... GIULIANI: It is my intention to lower taxes. I have without any doubt of all the people running for president the strongest record of lowering taxes. I did it 23 times in a city that had never lowered a tax before well over $9 billion. I lowered the personal income tax 25 percent, and I was collecting 40 percent more in revenues from the lower tax than the higher tax. I made supply-side economics work in a city that didn’t understand it, and I ended up having a very positive impact on the economy of the city as a result of that. I lowered 23 different taxes in a city that had a city council with 45 Democrats and six Republicans.
In addition, even if supply-side claims aren't the "dominant reason" Republicans want tax cuts, they are the focus of one of the two principal critiques of tax cuts from Democrats, who typically oppose GOP tax cut proposals by saying (1) they'll increase the deficit and (2) they're skewed toward the rich. Thus, it matters a lot that prominent Republicans and conservatives keep saying tax cuts generate revenue, a claim that implies a lack of difficult tradeoffs (as Matthew Yglesias points out). In the language of economics, a revenue-generating tax cut would be Pareto optimal even if the distributional effects are skewed -- everyone would be at least as well off as they were before, and some people would be better off. This claim is a hoax that's been perpetrated on the American people for more than two decades, and Chait is right to focus his book on exposing it.
Update 9/6 9:43 PM: Bizarrely, Tyler Cowen argues that supply-side thinking isn't influential, citing Conservapedia entries as evidence:
Do read Matt Yglesias's interesting post (and here), but supply-side thinking simply isn't that influential anymore. To show this, the entry on supply-side economics from Conservapedia is neither fleshed out nor current. Conservapedia is not a reliable source but it is a information aggregator of sorts for what is an influential idea on the right.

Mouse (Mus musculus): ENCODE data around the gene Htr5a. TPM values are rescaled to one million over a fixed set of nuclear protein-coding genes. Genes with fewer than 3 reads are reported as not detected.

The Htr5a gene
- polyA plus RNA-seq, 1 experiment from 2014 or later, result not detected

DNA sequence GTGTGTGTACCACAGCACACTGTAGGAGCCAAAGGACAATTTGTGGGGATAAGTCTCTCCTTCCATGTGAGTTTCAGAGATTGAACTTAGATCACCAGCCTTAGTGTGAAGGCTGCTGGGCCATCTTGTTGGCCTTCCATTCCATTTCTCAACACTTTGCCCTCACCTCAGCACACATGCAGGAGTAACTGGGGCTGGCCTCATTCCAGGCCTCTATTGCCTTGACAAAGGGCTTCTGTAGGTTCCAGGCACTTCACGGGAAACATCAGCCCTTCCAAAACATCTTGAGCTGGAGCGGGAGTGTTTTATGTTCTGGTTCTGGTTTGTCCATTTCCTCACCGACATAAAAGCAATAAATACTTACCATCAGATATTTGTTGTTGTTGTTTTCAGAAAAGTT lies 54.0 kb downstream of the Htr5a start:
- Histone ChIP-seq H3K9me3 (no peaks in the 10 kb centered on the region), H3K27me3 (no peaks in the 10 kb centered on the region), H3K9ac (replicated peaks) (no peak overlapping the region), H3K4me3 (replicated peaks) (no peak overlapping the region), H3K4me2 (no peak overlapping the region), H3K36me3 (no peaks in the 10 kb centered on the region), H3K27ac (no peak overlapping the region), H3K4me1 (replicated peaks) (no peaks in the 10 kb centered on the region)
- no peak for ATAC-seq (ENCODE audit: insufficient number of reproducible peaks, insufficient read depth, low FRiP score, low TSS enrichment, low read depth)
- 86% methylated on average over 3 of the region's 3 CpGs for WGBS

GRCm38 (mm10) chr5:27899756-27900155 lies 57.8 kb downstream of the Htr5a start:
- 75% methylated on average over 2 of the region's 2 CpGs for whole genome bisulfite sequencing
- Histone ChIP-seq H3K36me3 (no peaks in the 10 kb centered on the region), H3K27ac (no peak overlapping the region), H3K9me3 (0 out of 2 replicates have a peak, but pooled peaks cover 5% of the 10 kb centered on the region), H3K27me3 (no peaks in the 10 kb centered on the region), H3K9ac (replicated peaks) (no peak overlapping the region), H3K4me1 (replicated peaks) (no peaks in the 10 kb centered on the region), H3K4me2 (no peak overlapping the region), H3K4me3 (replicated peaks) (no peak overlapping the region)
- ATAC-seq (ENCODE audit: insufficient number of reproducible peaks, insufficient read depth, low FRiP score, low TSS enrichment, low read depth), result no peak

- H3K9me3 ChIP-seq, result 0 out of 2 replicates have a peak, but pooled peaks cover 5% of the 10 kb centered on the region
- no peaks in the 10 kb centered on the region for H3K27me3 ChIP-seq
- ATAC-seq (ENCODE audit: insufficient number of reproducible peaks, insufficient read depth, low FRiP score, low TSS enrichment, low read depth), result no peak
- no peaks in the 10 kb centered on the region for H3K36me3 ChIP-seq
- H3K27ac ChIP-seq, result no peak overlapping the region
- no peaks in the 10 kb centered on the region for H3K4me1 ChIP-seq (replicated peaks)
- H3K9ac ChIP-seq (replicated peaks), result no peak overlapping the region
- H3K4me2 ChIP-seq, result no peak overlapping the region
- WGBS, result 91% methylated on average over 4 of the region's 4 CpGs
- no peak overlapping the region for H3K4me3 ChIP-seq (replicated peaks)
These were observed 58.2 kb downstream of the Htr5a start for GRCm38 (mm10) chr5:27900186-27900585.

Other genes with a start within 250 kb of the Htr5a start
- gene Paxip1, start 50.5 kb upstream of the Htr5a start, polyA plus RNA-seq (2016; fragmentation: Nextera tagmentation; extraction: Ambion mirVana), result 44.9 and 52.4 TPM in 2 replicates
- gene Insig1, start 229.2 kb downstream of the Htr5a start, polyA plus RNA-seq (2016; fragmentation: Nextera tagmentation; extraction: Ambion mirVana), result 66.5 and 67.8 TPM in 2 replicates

Here is their painful (but also obsolete and undernourished) entry on the Laffer Curve. This claim boggles the mind: "In the Reagan era, the Laffer Curve demonstrated that tax cuts lead to a near doubling of federal tax reciepts ($500 billion to $900 billion)." Might Reagan's huge tax increase have had something to do with that?
I know one can find cites to supply-side economics by Giuliani, McCain and others, but the "starve the beast" theory -- rightly or wrongly -- is far more popular with the Right these days. Many people will use Laffer Curve claims to hide their real agendas but that is distinct from the Laffer Curve having much influence.
I have the same question for Cowen as I do for McArdle -- how do you know what politicians' "real agendas" are? Either they are being invited to top-secret meetings where prominent conservatives explain the "real" motivations for their actions or they are pretending to read people's minds.